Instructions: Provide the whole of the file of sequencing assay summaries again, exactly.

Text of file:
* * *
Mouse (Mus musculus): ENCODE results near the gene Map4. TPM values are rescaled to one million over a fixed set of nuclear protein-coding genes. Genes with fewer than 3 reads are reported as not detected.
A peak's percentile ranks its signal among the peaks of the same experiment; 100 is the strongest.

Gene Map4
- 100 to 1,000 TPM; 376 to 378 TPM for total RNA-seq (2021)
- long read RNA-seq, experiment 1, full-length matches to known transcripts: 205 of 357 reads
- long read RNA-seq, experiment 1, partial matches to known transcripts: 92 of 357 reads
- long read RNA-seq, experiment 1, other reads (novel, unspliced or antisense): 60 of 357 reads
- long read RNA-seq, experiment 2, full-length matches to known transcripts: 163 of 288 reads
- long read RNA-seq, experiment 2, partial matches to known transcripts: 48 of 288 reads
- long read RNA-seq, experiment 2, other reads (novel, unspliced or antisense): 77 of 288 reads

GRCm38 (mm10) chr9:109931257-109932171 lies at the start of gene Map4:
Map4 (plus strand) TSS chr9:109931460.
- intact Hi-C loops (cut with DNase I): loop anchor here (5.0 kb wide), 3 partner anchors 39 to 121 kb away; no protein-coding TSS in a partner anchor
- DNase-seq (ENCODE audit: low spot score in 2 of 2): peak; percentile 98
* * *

Mouse (Mus musculus): ENCODE results near the gene Map4. TPM values are rescaled to one million over a fixed set of nuclear protein-coding genes. Genes with fewer than 3 reads are reported as not detected.
A peak's percentile ranks its signal among the peaks of the same experiment; 100 is the strongest.

Gene Map4
- 100 to 1,000 TPM; 376 to 378 TPM for total RNA-seq (2021)
- long read RNA-seq, experiment 1, full-length matches to known transcripts: 205 of 357 reads
- long read RNA-seq, experiment 1, partial matches to known transcripts: 92 of 357 reads
- long read RNA-seq, experiment 1, other reads (novel, unspliced or antisense): 60 of 357 reads
- long read RNA-seq, experiment 2, full-length matches to known transcripts: 163 of 288 reads
- long read RNA-seq, experiment 2, partial matches to known transcripts: 48 of 288 reads
- long read RNA-seq, experiment 2, other reads (novel, unspliced or antisense): 77 of 288 reads

GRCm38 (mm10) chr9:109931257-109932171 lies at the start of gene Map4:
Map4 (plus strand) TSS chr9:109931460.
- intact Hi-C loops (cut with DNase I): loop anchor here (5.0 kb wide), 3 partner anchors 39 to 121 kb away; no protein-coding TSS in a partner anchor
- DNase-seq (ENCODE audit: low spot score in 2 of 2): peak; percentile 98